Tina’s ascent from teen dreamer to CEO has landed her a long list of honors such as: Essence 40 Under 40, Billboard’s 30 Under 30, AOL’s Black Voices Black Women Leaders in Business top ten list, Inc Magazine’s 30 Under 30 and 2009 Philadelphia Chamber of Commerce Young Entrepreneur of the Year Award. Tina has also been appointed to the National Board of Directors for the Friends of Orphans, and is on the Board of Directors for the Philadelphia Orchestra.

She has been quoted and featured in such high profile publications as O Magazine, New York Times, Wall Street Journal, Essence, Entrepreneur, CosmoGirl, Brandweek, Savoy, Justine Magazine, Ebony, Brass CU’s cover and Link Magazines.

Find out more about Tina and Buzz Marketing at www.buzzmg.com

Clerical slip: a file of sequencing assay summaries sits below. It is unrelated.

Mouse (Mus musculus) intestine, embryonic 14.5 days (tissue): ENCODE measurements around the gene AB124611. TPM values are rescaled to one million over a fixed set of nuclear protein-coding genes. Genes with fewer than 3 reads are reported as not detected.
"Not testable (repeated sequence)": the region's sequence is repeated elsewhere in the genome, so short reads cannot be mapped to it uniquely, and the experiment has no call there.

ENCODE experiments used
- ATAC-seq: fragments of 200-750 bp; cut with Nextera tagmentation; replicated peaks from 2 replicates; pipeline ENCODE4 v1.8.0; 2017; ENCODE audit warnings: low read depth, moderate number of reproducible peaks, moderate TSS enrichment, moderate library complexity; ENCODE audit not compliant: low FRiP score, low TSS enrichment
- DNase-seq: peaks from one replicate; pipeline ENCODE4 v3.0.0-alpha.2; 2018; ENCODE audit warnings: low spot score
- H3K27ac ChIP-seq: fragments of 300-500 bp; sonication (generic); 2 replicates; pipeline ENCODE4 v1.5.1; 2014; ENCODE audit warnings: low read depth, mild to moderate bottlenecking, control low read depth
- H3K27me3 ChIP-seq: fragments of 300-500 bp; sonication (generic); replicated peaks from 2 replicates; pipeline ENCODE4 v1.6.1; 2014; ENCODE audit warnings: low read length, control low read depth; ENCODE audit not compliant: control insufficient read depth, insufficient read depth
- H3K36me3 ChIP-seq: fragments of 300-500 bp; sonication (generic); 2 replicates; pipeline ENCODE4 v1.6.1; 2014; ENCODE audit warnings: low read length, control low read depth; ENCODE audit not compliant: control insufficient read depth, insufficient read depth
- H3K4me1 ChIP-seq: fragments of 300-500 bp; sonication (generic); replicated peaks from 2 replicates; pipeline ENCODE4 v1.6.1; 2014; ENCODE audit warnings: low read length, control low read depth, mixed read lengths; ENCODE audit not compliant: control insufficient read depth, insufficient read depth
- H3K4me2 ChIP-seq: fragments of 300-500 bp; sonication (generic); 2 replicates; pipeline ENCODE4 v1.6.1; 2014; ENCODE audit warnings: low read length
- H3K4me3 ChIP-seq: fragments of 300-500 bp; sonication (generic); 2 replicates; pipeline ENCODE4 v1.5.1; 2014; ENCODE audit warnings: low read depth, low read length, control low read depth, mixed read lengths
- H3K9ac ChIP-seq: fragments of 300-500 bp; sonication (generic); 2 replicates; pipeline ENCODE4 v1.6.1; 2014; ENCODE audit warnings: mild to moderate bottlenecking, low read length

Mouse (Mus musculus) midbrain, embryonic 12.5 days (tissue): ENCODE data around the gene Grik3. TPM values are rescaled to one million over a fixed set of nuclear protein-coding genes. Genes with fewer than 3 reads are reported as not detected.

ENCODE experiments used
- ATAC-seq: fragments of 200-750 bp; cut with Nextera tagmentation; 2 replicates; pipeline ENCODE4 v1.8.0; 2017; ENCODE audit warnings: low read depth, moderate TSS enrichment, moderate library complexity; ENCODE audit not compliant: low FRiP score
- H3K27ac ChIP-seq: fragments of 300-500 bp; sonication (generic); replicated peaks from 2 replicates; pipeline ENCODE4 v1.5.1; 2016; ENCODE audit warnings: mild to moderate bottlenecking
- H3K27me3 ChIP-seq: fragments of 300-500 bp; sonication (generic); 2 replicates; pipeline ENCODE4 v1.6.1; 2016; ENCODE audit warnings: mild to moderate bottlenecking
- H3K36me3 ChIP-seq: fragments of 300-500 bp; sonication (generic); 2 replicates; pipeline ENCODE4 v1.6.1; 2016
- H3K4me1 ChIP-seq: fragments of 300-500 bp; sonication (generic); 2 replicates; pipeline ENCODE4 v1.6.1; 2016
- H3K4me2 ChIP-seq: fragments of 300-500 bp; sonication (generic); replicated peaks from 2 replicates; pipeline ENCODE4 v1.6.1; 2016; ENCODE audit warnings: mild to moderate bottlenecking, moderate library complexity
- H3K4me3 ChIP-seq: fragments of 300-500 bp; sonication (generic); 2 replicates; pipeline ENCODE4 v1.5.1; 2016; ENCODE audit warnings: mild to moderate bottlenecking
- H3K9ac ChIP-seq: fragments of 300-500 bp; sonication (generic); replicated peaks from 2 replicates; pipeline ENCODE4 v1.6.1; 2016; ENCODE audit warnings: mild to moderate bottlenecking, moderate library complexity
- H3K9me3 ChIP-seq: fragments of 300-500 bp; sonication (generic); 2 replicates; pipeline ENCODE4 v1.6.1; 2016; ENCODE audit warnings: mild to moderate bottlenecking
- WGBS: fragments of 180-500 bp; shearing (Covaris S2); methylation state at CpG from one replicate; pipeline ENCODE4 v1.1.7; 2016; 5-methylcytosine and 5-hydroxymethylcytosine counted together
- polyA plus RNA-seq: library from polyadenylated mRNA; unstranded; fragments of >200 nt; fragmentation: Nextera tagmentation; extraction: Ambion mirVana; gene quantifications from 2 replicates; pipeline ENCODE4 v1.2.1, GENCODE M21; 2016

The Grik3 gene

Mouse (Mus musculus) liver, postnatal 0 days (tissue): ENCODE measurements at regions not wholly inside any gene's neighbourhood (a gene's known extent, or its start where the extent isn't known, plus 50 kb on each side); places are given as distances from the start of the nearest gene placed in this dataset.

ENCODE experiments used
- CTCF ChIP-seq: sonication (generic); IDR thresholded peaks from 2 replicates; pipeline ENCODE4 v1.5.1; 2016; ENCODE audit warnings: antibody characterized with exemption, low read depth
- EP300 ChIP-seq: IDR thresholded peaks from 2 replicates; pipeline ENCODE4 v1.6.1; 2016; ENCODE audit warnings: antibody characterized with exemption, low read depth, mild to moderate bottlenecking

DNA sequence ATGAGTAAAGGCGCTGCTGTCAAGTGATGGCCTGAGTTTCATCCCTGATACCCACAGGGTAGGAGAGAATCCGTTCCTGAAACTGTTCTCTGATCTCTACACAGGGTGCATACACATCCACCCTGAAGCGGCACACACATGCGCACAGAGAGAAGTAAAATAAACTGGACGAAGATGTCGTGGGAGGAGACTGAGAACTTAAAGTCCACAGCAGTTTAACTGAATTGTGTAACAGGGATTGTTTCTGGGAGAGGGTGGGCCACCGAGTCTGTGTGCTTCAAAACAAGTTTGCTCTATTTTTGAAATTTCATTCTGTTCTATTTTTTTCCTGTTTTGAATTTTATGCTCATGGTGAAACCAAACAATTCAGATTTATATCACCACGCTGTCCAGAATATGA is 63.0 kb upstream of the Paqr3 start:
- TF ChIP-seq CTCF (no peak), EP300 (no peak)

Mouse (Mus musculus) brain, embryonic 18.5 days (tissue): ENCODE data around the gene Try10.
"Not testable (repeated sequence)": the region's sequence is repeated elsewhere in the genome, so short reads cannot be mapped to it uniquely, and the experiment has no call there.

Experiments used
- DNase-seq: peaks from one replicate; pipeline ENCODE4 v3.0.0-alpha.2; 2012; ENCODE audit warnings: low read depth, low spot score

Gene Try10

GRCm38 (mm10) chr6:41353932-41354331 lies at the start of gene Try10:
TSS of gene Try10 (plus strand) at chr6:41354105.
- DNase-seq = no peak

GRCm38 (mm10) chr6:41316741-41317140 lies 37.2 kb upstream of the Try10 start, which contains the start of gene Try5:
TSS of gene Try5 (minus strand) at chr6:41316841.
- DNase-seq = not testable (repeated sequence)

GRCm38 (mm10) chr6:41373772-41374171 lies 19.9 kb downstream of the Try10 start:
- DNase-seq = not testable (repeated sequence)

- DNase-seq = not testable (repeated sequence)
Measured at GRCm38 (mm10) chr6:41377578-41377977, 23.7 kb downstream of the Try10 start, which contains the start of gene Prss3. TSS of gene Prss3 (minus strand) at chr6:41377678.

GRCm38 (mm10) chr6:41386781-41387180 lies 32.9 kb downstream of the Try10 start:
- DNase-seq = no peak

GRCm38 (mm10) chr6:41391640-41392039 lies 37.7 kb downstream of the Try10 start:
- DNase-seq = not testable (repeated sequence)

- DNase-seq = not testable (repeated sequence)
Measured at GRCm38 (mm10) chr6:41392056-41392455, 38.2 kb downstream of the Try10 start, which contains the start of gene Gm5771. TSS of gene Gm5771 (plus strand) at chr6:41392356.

She Made Millions from Nail Polish!!!!

23 Jun

You’ve seen nail polish with colors like sky blue and winter green, but do you know who started the trend?

I’m sure a lot of you have heard of “Hard Candy Cosmetics”, but do you know the story behind it?

Hard Candy is the brainchild of  Dineh Mohajer.  Dineh was a 22 year old student when she came up with the idea. She enlisted the help of her sister Pooneh and her boyfriend Benjamin Einstein, and the three came up with $200 to buy some nail polish and supplies from the beauty store. One business plan, and a few sample shades later, they decided to pitch upscale fashion shop Fred Segal. While going through the pitch, a 16-year-old customer saw the shades and wanted all four instantaneously. The owner set the price at $18 a bottle on the spot and sold them to the demanding teenager. With no supplies left, Fred Segal placed an order with Dineh for 200 bottles that same day.